For the energy transition to succeed in Japan, the national grid will have to undergo significant reforms and modernization in order to increase efficiency, enhance energy security and reduce environmental impact. Now, the nation’s main power transmission firms have taken a first step in that direction.
A new entity has emerged to act as a central repository for all electricity transmission and distribution data in Japan. As well as opening the door to new business opportunities, it will help to ensure that the nation’s regions are better-connected through a reliable and secure transmission network. The consolidation of data should also boost resilience.
More than any other of its G7 allies, Japan is prone to natural disasters, such as earthquakes and typhoons, which can disrupt power supply. A reformed grid can incorporate advanced technologies to enhance flexibility of power delivery thus minimizing downtime during disasters. Also, it will enable consumers to have more control over their energy usage through smart grids.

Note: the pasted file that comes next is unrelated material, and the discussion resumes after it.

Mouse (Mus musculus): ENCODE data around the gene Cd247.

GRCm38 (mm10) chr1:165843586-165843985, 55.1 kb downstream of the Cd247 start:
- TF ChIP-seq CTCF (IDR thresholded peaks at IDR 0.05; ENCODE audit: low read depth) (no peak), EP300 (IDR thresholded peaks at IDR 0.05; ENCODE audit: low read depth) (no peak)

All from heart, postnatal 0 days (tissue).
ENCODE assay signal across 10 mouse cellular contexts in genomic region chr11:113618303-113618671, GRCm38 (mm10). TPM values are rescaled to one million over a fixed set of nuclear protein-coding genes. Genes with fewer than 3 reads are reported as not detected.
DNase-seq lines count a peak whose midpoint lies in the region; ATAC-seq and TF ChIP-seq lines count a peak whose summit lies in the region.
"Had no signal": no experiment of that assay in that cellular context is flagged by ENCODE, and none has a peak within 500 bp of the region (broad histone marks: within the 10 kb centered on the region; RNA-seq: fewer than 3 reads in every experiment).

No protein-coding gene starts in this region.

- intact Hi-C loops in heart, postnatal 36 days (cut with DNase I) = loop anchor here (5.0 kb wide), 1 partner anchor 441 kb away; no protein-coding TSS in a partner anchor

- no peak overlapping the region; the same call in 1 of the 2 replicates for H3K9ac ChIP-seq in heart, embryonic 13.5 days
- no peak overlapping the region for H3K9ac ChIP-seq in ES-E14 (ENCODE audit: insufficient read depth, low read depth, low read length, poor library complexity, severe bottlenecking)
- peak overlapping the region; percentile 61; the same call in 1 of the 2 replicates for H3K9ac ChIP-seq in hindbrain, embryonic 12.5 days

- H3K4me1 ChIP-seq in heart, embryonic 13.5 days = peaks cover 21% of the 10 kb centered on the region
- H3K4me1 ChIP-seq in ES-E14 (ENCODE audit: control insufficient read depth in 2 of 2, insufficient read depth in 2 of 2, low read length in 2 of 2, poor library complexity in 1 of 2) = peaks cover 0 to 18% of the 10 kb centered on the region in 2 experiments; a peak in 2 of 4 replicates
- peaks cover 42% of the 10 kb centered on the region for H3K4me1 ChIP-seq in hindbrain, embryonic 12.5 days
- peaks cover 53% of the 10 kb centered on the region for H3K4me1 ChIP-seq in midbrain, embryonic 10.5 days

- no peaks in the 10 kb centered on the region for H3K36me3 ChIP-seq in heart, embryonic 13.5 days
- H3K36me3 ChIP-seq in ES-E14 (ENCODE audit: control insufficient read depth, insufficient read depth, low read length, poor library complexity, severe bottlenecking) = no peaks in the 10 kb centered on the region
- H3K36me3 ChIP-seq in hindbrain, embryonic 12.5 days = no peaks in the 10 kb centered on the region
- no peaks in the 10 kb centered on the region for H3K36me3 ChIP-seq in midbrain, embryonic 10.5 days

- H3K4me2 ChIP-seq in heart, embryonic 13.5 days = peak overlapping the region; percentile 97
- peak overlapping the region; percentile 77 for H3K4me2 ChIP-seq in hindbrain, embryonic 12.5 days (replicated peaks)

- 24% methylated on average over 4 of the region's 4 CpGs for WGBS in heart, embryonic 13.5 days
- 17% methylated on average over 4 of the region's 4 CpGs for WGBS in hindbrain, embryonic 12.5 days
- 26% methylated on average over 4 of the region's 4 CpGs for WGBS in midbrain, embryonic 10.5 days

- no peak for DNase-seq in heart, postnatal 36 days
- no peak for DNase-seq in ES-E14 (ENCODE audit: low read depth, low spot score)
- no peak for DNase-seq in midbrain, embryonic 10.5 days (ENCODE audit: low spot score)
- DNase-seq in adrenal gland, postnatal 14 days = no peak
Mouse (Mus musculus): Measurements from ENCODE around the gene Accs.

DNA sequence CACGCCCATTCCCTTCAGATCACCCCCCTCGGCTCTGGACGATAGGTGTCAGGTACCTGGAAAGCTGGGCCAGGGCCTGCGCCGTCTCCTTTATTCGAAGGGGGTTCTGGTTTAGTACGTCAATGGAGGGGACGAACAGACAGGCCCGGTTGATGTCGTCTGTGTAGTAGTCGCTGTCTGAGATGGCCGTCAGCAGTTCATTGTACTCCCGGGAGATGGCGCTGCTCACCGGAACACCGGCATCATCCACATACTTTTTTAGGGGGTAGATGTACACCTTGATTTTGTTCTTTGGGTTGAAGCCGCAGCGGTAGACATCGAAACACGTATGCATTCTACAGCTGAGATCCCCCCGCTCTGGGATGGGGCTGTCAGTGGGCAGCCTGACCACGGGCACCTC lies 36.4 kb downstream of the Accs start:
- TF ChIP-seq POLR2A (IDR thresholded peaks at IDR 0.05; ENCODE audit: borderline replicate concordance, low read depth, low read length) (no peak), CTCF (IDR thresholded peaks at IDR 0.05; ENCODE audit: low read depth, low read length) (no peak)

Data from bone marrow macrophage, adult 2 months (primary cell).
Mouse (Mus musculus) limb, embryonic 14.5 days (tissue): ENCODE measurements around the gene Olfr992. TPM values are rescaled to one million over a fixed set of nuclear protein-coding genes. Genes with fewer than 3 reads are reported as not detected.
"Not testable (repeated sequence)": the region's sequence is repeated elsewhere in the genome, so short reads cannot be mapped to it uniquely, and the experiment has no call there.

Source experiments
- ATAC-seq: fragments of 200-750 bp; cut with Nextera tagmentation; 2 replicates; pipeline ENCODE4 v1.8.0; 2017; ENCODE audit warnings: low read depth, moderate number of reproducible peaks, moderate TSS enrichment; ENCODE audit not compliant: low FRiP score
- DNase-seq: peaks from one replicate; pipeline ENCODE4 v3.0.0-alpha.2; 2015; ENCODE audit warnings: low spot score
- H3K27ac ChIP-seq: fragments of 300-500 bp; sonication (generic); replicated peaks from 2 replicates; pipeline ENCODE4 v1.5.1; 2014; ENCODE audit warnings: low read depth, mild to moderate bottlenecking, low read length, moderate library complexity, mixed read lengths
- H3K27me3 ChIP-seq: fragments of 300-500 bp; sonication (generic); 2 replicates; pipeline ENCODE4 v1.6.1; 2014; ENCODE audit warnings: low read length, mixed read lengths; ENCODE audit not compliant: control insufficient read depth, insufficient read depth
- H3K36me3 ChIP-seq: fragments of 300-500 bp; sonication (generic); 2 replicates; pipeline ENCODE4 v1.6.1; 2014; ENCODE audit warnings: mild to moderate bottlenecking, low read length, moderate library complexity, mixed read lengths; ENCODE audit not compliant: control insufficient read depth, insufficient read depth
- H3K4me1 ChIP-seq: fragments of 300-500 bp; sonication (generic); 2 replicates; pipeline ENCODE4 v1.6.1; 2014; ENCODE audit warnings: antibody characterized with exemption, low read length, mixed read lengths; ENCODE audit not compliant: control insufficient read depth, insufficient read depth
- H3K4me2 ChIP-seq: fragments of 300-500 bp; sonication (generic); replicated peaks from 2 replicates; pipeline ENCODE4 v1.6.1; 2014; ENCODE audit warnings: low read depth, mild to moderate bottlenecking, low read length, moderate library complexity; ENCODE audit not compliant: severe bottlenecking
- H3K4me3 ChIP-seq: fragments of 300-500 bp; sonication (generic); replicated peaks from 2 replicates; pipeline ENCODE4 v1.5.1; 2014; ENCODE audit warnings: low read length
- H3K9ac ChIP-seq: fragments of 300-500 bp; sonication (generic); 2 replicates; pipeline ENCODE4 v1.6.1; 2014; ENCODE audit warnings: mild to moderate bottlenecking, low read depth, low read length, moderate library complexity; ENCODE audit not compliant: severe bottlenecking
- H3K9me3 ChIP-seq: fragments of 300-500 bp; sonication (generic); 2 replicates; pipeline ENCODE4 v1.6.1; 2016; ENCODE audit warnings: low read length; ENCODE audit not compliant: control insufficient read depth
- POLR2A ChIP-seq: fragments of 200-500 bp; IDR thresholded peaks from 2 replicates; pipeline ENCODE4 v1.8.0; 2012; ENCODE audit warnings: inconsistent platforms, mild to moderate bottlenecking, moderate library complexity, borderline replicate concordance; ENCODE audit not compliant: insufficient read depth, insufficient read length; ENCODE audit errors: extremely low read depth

While these issues are by no means unique to Japan, the country faces a number of exceptional challenges, the most prominent being the fact that its power transmission system is bifurcated, each half runs at a different frequency. For the country to embrace and support an increased reliance on variable renewable energy, distributed systems, batteries and EVs, among other features, it needs to create a next- generation grid that speaks the same language. It is hoped the central data entity will enable just that.